Everything You Need to Know About Buying Used Tools
Being an enthusiastic DIYer means you get to feel a sense of accomplishment when completing a project, as well as save money. But the tools that are necessary for these projects can be pricey. However, opting to purchase these items secondhand can help savvy consumers save even more. You just need to know where to shop, what to look for when you purchase used tools, and what you're better off buying new.
What to Know About Buying Used Tools
Where to Buy Used Tools
Pawnshops will have given at least a cursory inspection to anything they're selling, which makes them decent sources for reliable used tools. They want to make sure they can resell whatever they take on, after all. Plus, these resellers are sometimes open to negotiation.
You'll find a wide selection of tools on Craigslist, but the quality can vary wildly. Be skeptical, look carefully at everything you buy, and be wary of tool deals that seem too good to be true — sometimes stolen tools get unloaded on Craigslist. Always try to negotiate for a better price.
Yard sales are occasionally a good source for used tools as like-minded DIY folks clean out their garages. You won't likely find many high-end tools here, but you'll have significant negotiating power. Nobody wants to drag yard sale items back into storage at the end of the day.
Estate sales and auctions also often have tools, but attending and bidding can be a significant investment of time and money — you can accidentally spend more than you intended. Your ability to negotiate a better deal may vary, but it never hurts to try.
How to Buy Used Hand Tools
Buying used hand tools is fairly straightforward. The general rule is this: if it looks good, it probably is good. If a hand tool has held up to some usage, it'll probably continue to do so for the foreseeable future. Keep these tips in mind when you buy, though:
Pay attention to brands. Don't be tricked into paying Snap-on prices for Kobalt tools.
Check the tool's working surfaces. Surfaces that are supposed to be smooth should actually be smooth, and parts that are supposed to move should do so freely, evenly, and precisely. If it feels wrong, it's probably wrong.
How to Buy Used Power Tools
Buying used power tools is more complex than buying hand tools. Before you buy any power tool (you can learn about the best power tools here), insist on seeing it run. If the seller doesn't have batteries or a power outlet nearby, negotiate as if this tool might never work. It might be the brand of the best chainsaw ever (more on those here), but if a power tool has frayed cords, bent plugs, tape on the electrical cord, significant trauma, or scorch marks, you're better off rejecting it. If you're still willing to take a risk on a power tool you haven't seen operating, rotate its various moving parts by hand. If it feels wrong, walk away.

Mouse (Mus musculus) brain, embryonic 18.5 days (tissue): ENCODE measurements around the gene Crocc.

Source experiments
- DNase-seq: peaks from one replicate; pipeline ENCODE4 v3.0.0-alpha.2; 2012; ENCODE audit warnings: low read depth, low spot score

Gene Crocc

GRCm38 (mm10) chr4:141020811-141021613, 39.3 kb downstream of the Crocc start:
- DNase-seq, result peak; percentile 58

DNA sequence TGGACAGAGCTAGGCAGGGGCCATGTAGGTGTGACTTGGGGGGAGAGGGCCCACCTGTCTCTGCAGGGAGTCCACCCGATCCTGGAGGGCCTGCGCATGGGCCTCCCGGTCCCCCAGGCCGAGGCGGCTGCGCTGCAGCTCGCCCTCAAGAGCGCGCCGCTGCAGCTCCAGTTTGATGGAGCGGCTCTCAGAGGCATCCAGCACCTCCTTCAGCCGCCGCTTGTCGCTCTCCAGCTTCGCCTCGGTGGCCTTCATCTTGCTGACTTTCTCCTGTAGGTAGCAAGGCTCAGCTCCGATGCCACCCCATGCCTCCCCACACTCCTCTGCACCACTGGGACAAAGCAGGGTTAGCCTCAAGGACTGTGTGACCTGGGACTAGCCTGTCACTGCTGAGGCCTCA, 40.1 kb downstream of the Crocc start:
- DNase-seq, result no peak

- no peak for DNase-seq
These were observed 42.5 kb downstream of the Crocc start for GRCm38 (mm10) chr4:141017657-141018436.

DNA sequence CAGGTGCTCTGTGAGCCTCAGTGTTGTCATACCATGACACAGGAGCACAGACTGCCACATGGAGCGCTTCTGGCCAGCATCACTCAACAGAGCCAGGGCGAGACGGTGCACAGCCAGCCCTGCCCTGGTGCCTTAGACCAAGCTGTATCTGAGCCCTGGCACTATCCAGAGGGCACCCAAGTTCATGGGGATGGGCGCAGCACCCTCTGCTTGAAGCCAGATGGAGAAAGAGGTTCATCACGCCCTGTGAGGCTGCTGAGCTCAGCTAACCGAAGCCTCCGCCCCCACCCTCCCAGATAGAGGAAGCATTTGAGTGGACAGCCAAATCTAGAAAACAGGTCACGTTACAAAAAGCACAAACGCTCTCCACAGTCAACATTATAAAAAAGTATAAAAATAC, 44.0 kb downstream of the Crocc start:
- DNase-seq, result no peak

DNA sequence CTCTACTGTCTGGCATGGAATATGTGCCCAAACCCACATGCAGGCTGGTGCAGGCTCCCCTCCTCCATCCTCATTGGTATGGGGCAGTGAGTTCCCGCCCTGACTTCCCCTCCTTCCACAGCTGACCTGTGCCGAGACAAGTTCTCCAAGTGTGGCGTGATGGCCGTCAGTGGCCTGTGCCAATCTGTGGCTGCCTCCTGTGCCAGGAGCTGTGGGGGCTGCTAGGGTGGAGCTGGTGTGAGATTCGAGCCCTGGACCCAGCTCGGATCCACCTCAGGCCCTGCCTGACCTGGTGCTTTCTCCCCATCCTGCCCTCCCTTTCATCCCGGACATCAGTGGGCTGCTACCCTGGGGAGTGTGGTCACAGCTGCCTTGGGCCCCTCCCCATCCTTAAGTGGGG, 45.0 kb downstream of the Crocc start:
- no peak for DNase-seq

SEE ALSO: 7 Must-Have Power Tools for Homeowners
Expect to buy new batteries for used cordless tools, and remember that batteries and chargers can cost nearly as much as a new tool. Compare the cost of new batteries and a charger against that of a new tool (which may come with batteries and a charger). You're unlikely to come out substantially ahead, especially in the entry-level market.
Air tools should be treated with similar skepticism. You should be able to hear and see an air tool run before you buy. If you can't, assume it'll require work to bring it back to life, and negotiate accordingly.
Similarly, insist that motorized tools be started and run, ideally cold. If it won't easily start when cold, assume you're going to be doing some small engine repair.
Know Your Warranties
Hand tools from retail tool brands can often be replaced for free at their respective retail outlets, with no proof of purchase required.
There's an important, near-universal exception to this rule, and it's torque wrenches. Precision tools are warrantied for a set amount of time, and even if you're still in the warranty period, you're unlikely to get warranty service without a receipt. Also, it's awkward and time-consuming to determine whether a tool is calibrated before you buy it. You're almost always better off buying new.
Power tools, toolboxes, and other tool-adjacent items have more restrictive warranties. Without a receipt from the retailer, you're not going to receive warranty service, so buy wisely.
3 Quick Tips for Buying Secondhand Tools
No matter what tools you're shopping for, you should take these three pieces of advice into account.
Don't Get Carried Away
You're buying secondhand to save money. Only buy what you actually need and want, and avoid the temptation to buy cheap tools just because they're cheap.
Know When to Buy Budget
You don't always need to spend brand-name money to get quality tools. For example, one mechanic told us that Harbor Freight's Pittsburgh Pro ratchets cost a fraction of the Snap-on equivalent, but work just as well for hobbyists — and though they might be less sturdy, they carry a lifetime warranty. A good rule of thumb on budget brands: if it can severely injure you when it fails, don't skimp. A cheap socket wrench breaking is annoying; if a jack stand or a lift fails, it could kill you.
Don't Expect Premium Brands at Budget Prices
Professional brands like Milwaukee and Bosch tend to hold their value, and for good reason: they'll last a long time. But people who own these tools know what they have, and even in the secondhand tool market, you'll (mostly) get what you pay for. Trying to negotiate deep discounts will likely just be insulting.
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